Taking communion in church doesn’t make you a Christian.
It doesn’t save your soul or get you into heaven. God actually warns us about approaching communion without considering what it means and why we’re doing it. We can fool ourselves into thinking, “you know what? At least we’re doing something, and something is always better than nothing.” But if you look in scripture, there are times when the church was just missing it, and it would have been better for them to do nothing at all.
Paul makes some pretty strong statements about it:
“So then, when you come together, it is not the Lord’s Supper you eat, for when you are eating, some of you go ahead with your own private suppers. As a result, one person remains hungry and another gets drunk. Don’t you have homes to eat and drink in? Or do you despite the church of God by humiliating those who have nothing? What shall I say to you? Shall I praise you? Certainly not in this matter!” (1 Cor 11:20-22)
“So then, whoever eats the bread and drinks the cup of the Lord in an unworthy manner will be guilty of sinning against the body and blood of the Lord. Everyone ought to examine themselves before they eat of the bread and drink from the cup. For those who eat and drink without discerning the body of Christ eat and drink judgement on themselves.” (1 Cor 11:27-29)
What was wrong with the Lord’s Supper in Corinth? It was being observed along with a larger meal known as the Agape Feast (Jude 12). Paul said that the love feast was intended to draw believers together, but there were problems at this feast. Gluttony was an issue, but so was discrimination. The poor weren’t getting enough to eat. This contradicts the Lord’s call for unity in John 17:23.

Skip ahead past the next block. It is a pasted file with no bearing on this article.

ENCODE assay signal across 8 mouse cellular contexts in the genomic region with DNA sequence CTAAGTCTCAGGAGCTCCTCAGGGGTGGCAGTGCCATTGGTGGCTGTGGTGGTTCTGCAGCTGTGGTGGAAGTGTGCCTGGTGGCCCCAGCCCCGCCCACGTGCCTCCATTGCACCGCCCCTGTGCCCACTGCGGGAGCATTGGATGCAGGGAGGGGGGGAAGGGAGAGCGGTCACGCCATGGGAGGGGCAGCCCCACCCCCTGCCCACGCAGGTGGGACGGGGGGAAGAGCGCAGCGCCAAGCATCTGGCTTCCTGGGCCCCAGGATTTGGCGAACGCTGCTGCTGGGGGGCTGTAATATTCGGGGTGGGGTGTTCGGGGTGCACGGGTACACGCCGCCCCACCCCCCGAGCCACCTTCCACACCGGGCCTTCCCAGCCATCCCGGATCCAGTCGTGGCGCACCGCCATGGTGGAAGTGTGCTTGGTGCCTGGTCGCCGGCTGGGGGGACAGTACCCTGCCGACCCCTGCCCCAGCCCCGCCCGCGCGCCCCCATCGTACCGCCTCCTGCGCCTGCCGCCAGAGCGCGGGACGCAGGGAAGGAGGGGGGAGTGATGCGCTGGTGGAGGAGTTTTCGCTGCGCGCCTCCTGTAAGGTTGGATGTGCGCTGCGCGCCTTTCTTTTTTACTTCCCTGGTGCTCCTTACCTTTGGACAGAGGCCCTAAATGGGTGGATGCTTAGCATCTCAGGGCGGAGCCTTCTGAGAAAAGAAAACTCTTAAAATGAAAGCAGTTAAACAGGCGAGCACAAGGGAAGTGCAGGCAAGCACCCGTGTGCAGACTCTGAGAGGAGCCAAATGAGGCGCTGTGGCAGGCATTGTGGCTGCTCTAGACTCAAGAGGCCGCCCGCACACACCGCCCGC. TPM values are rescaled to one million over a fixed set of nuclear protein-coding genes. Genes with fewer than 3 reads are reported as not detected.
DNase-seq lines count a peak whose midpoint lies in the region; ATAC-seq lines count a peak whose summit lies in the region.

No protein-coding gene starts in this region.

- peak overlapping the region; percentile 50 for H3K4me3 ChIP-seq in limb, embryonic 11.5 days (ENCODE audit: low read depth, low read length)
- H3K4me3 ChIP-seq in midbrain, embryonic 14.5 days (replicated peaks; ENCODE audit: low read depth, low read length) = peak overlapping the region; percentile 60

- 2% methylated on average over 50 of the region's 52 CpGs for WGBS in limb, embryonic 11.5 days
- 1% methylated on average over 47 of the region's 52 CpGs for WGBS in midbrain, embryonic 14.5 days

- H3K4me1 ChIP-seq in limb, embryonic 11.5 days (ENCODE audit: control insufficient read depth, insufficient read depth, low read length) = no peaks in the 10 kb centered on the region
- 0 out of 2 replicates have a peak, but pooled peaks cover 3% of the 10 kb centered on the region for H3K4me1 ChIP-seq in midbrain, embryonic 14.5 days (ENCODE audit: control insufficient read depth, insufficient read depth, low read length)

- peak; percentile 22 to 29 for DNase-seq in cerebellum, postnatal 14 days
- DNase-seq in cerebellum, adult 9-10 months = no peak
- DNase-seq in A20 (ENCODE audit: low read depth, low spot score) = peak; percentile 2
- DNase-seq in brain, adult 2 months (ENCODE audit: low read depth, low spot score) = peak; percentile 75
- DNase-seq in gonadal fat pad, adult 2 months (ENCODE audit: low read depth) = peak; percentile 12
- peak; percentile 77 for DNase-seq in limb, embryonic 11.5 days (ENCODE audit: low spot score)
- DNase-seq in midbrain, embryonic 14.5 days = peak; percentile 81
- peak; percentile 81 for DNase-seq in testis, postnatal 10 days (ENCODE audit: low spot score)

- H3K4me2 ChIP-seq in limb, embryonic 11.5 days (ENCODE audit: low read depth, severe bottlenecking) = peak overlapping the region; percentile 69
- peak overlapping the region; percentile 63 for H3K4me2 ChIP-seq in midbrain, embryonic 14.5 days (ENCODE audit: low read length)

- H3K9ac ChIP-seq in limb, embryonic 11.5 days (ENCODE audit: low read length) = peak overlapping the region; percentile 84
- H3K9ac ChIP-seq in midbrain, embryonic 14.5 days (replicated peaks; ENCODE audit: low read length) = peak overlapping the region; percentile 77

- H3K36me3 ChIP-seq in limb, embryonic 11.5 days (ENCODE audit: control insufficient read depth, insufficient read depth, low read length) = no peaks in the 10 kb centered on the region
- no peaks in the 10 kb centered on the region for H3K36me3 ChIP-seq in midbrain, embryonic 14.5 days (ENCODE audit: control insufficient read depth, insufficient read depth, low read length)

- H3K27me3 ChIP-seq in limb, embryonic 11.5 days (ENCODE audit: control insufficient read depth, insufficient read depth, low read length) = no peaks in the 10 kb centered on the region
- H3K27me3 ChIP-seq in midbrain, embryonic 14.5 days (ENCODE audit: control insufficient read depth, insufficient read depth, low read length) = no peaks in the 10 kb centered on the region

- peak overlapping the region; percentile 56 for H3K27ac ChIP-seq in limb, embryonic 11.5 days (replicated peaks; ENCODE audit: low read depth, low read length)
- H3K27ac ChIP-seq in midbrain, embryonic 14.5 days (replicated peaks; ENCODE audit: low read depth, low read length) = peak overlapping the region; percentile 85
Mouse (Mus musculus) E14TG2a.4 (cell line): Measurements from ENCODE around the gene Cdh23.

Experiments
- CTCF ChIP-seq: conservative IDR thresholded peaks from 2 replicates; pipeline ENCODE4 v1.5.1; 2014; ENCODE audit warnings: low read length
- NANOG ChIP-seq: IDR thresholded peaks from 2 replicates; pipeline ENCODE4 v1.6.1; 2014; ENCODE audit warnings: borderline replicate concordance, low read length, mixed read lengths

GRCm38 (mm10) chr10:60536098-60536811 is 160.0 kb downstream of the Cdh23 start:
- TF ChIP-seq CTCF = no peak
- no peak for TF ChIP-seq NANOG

Have you ever been skydiving? You can’t even get into the plane until you’ve received instructions. Then, before you go solo, you have to jump tandem. All that preparation is required beforehand because of the seriousness of the act. You have to understand what you’re doing and the implications of your actions. That’s what Paul was saying in 1 Cor 11. He was telling new believers that taking communion without being prepared can be life threatening. Some theologians think that taking communion ‘in an unworthy manner’ meant the Corinthians were excluding other believers from taking the sacraments with them. Others think that verses 28-29 are Paul’s warning about failing to recognise the significance of the Lord’s Supper, or taking it while living an unconfessed sin.
How then can we be prepared? Confess your sins to the Lord before receiving communion and truly consider what the bread and the cup signify. The intent is not for us to mindlessly perform a ritual, but to intentionally set aside time to remember what Jesus has done and why He did it.
The point: believers should not take God’s grace for granted or treat Jesus’ sacrificial death as trivial. However, communion shouldn’t be an obligation, but a celebration!